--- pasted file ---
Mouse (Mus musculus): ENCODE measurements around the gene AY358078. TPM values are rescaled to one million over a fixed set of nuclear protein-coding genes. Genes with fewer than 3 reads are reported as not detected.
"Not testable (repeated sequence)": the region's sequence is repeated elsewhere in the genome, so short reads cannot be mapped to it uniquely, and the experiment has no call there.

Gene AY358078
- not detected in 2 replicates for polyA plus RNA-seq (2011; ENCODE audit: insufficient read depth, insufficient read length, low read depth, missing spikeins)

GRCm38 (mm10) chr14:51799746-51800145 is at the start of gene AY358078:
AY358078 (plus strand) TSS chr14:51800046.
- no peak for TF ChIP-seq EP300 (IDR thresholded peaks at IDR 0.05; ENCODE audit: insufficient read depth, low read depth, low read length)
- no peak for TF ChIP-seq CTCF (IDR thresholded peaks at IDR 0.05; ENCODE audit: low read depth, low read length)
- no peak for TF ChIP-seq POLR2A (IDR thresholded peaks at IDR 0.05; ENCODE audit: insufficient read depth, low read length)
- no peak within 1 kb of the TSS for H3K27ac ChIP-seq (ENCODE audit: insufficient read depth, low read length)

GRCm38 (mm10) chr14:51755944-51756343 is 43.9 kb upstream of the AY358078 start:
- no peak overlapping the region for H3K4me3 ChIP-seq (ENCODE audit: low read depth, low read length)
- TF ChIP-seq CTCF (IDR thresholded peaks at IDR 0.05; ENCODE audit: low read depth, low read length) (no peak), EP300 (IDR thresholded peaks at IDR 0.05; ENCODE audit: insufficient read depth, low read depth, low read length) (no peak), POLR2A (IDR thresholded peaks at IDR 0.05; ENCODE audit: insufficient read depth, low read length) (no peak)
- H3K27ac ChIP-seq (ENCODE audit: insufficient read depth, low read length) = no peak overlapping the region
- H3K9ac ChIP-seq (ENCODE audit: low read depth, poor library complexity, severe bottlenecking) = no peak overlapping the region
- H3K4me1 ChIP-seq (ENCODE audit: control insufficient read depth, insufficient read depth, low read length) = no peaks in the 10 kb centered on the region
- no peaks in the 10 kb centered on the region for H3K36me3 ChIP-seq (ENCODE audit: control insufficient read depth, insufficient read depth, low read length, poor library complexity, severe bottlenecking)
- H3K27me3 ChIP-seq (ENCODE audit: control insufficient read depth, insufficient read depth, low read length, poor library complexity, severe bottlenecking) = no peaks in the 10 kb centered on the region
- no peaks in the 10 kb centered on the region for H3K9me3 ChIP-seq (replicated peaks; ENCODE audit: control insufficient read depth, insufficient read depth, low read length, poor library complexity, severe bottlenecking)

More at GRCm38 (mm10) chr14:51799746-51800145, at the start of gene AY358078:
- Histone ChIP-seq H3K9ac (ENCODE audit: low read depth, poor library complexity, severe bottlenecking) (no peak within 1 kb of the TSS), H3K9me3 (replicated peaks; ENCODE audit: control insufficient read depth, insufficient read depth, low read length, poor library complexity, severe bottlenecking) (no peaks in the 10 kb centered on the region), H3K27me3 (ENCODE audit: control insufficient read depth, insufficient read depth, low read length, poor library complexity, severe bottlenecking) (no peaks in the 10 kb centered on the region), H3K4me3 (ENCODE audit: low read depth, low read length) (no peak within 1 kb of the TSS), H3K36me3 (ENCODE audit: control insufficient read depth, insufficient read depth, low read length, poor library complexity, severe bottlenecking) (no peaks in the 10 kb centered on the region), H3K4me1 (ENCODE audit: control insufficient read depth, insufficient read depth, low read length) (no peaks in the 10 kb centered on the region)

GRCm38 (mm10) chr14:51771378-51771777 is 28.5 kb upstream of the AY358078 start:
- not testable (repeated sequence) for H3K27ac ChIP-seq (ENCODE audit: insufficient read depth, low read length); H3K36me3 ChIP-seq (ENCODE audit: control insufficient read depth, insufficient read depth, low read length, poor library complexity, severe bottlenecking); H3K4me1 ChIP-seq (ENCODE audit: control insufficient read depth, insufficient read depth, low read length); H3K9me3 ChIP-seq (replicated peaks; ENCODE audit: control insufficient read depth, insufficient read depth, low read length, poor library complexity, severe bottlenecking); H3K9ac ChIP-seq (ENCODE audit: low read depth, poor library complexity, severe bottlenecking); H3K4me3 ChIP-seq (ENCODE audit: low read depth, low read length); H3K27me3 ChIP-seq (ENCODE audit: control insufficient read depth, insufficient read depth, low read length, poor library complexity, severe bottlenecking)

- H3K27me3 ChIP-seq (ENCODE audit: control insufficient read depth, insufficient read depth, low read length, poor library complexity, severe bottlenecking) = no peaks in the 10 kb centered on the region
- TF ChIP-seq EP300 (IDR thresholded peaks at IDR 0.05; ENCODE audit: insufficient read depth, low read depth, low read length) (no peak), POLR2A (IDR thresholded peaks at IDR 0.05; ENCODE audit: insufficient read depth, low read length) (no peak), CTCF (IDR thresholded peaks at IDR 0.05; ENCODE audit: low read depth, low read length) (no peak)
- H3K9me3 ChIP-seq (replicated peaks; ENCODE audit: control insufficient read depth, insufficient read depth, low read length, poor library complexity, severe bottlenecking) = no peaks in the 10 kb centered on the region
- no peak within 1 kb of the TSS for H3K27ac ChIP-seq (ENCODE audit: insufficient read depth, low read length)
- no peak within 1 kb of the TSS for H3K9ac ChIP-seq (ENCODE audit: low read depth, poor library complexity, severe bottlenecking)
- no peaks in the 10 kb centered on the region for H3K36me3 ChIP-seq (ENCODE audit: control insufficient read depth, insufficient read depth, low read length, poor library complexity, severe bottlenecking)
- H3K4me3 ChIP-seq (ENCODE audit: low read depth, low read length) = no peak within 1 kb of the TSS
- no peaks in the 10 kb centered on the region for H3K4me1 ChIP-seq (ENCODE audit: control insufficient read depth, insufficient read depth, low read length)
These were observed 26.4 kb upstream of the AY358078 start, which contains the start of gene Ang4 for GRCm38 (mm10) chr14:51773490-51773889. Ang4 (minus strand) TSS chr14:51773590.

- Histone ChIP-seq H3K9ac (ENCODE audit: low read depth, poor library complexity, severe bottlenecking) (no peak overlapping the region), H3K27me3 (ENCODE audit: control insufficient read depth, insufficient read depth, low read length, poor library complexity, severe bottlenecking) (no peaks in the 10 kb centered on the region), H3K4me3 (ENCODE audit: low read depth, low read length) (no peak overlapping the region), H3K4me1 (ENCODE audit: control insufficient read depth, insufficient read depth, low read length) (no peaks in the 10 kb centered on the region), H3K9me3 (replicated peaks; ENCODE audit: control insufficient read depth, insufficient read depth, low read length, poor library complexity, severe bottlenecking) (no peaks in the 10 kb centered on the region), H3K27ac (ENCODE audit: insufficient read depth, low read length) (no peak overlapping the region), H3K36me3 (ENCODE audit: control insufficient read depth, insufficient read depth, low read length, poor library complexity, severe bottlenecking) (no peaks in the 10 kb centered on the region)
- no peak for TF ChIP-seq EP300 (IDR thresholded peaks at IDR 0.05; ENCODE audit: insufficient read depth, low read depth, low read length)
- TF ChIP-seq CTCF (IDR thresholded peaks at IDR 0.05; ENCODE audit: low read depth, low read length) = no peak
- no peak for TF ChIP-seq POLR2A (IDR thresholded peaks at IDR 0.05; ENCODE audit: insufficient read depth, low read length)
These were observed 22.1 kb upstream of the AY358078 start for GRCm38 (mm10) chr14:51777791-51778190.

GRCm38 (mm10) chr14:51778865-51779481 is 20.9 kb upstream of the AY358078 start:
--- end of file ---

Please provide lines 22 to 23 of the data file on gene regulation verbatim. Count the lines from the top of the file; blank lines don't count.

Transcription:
GRCm38 (mm10) chr14:51771378-51771777 is 28.5 kb upstream of the AY358078 start:
- not testable (repeated sequence) for H3K27ac ChIP-seq (ENCODE audit: insufficient read depth, low read length); H3K36me3 ChIP-seq (ENCODE audit: control insufficient read depth, insufficient read depth, low read length, poor library complexity, severe bottlenecking); H3K4me1 ChIP-seq (ENCODE audit: control insufficient read depth, insufficient read depth, low read length); H3K9me3 ChIP-seq (replicated peaks; ENCODE audit: control insufficient read depth, insufficient read depth, low read length, poor library complexity, severe bottlenecking); H3K9ac ChIP-seq (ENCODE audit: low read depth, poor library complexity, severe bottlenecking); H3K4me3 ChIP-seq (ENCODE audit: low read depth, low read length); H3K27me3 ChIP-seq (ENCODE audit: control insufficient read depth, insufficient read depth, low read length, poor library complexity, severe bottlenecking)